As Richard Gaillardetz points out in his introduction to this important work, efforts to assess the impact of Vatican II have been hindered by what he terms a Catholic version of the ‘culture wars’ with conservatives claiming the Council was pastoral and brought about no doctrinal change and radicals seeking to put the Council’s stamp of approval upon whatever policies they favour.
No one reading this book can doubt that the Council did produce significant changes in the life of the Catholic Church but that it was often able to build on developments that had already begun, not least in the work of an impressive group of German and French theologians that included such figures as Karl Rahner, Henri de Lubac and Yves Congar. The first six chapters of this book seek to set Vatican II in context and show that while Rome opposed the ‘new theology’ the picture was mixed. The encyclical Divino Afflante Spiritu , for example, promulgated by Pius XII paved the way for acceptance of biblical criticism.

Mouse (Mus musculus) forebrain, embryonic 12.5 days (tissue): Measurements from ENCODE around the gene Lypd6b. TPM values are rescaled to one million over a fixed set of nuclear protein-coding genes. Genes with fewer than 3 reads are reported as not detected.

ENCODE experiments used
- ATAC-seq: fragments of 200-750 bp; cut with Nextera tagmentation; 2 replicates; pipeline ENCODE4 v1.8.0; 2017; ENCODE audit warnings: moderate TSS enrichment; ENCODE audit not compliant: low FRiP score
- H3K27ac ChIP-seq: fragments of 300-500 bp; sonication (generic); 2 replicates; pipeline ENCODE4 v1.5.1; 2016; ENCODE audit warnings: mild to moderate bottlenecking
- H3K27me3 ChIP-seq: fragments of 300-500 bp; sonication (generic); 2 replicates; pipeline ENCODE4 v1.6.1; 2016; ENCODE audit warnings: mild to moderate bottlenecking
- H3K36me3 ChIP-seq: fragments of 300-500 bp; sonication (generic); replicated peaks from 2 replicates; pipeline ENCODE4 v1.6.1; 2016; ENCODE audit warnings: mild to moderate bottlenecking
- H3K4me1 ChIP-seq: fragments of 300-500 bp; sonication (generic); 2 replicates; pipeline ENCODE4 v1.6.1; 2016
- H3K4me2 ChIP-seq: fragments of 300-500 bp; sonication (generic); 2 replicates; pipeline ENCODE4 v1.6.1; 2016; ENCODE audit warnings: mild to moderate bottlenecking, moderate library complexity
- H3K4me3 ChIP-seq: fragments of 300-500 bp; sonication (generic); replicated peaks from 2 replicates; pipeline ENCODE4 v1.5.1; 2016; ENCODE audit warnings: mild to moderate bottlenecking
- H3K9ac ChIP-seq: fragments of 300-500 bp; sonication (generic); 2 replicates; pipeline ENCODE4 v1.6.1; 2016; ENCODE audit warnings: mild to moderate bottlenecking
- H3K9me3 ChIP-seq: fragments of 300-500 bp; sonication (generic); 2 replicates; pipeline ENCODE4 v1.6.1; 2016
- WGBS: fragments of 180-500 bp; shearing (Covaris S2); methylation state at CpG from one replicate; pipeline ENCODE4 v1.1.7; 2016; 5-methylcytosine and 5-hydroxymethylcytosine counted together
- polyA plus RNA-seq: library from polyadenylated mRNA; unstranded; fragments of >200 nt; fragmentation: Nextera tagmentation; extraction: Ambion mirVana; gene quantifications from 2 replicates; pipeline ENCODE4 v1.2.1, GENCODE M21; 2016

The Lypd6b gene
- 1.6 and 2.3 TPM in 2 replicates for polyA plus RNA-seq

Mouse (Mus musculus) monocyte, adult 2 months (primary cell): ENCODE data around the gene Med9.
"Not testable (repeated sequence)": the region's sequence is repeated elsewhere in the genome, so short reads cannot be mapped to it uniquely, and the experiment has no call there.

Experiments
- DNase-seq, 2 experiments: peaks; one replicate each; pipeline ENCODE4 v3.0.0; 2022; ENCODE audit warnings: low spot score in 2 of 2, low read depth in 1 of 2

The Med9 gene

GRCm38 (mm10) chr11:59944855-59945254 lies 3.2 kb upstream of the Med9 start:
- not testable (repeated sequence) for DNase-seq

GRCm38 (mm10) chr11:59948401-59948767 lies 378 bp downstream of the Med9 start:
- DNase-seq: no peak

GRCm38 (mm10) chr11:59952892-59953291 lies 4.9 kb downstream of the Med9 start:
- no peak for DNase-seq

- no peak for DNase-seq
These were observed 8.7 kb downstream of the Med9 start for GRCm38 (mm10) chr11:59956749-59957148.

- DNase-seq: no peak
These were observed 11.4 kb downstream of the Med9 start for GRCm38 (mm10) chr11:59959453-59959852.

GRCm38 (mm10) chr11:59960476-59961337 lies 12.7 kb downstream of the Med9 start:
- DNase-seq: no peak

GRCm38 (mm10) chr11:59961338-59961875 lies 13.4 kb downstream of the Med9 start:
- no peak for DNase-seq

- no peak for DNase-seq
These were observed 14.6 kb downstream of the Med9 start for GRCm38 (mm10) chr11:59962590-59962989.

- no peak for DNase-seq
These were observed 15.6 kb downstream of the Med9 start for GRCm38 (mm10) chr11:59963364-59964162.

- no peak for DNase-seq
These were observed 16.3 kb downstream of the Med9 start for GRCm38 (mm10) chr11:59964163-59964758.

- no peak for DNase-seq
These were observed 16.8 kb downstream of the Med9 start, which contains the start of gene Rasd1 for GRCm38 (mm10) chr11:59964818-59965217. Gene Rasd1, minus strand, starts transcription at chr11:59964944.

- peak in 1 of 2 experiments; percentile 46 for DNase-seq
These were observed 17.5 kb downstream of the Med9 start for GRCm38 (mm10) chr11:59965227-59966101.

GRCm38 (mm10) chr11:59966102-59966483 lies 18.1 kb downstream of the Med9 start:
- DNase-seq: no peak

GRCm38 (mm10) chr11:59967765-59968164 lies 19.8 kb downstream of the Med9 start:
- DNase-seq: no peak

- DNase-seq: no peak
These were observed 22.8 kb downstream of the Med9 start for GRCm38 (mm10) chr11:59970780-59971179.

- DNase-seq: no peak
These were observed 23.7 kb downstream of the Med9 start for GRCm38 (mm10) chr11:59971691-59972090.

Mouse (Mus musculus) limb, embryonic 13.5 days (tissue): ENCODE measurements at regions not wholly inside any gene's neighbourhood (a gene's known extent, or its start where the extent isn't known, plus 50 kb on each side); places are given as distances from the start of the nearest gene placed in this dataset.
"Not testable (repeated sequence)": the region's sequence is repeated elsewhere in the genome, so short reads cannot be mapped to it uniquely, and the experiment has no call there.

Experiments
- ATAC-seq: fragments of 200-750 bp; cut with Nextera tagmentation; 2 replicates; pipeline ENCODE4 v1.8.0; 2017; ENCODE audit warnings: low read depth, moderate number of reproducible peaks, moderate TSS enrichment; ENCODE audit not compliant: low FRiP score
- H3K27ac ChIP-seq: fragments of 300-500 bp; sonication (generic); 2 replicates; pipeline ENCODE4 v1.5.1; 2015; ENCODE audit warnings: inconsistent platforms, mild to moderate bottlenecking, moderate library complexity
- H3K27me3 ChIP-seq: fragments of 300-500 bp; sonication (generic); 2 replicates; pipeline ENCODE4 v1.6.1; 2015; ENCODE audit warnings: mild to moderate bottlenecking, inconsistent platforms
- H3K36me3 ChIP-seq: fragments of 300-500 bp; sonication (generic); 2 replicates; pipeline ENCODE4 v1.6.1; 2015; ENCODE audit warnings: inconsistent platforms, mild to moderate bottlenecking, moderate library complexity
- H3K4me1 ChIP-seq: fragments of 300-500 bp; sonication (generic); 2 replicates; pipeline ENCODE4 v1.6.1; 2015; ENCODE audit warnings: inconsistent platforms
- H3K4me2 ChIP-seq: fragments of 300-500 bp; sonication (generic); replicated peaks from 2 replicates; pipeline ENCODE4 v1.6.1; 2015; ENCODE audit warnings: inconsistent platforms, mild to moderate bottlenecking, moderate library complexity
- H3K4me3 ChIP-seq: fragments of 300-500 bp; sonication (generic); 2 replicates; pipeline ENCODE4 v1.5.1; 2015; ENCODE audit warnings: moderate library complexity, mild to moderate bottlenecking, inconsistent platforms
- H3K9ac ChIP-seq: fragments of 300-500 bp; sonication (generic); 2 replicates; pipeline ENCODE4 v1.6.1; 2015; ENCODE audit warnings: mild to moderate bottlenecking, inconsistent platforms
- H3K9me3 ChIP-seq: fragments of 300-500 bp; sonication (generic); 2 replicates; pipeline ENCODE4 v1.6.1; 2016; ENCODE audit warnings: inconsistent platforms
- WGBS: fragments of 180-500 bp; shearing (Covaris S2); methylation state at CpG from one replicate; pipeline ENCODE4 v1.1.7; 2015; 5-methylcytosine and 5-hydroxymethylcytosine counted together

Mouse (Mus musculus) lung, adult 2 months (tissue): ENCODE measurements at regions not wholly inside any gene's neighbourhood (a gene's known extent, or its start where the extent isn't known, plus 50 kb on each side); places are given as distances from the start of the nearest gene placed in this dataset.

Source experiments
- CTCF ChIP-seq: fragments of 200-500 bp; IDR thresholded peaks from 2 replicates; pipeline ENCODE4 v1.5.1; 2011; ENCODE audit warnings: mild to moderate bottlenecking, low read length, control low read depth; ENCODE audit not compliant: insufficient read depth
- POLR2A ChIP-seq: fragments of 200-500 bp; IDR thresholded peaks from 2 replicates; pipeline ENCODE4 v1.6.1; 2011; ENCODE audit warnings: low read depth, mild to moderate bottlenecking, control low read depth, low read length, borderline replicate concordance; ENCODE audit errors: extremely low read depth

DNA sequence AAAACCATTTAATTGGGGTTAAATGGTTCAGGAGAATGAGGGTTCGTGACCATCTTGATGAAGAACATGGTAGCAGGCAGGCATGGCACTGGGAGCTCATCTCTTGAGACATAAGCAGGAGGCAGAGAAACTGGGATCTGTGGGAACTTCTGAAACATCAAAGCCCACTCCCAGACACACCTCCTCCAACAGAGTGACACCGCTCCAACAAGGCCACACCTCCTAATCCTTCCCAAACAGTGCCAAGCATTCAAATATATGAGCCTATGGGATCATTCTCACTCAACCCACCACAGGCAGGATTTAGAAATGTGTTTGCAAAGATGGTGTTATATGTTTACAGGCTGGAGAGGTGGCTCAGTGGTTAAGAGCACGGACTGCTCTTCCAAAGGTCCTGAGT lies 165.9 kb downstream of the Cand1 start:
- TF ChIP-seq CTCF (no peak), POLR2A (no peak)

My main criticism of this work is that it does not seek to assess the influence of Vatican II beyond the Catholic Church or see it as a significant event in the life of the world-wide church. This is especially true of the impact of the liturgical changes it encouraged in Anglicanism and many other churches. David Turnbloom does refer to this in his chapter on liturgy, pointing to such WCC documents as Baptism, Eucharist and Ministry as showing the influence of the Council.
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Paul Richardson reviews The Cambridge Companion 2 #VaticanII https://t.co/IzlTZRouu3 #books #churchhistory 'My main criticism of this wrk is tht it does nt seek 2 assess the influence of Vatican II beyond the #CatholicChurch or see it as a significant event in the' global church pic.twitter.com/Kr60Dourd4
— Kendall Harmon (@KendallHarmon6) July 19, 2021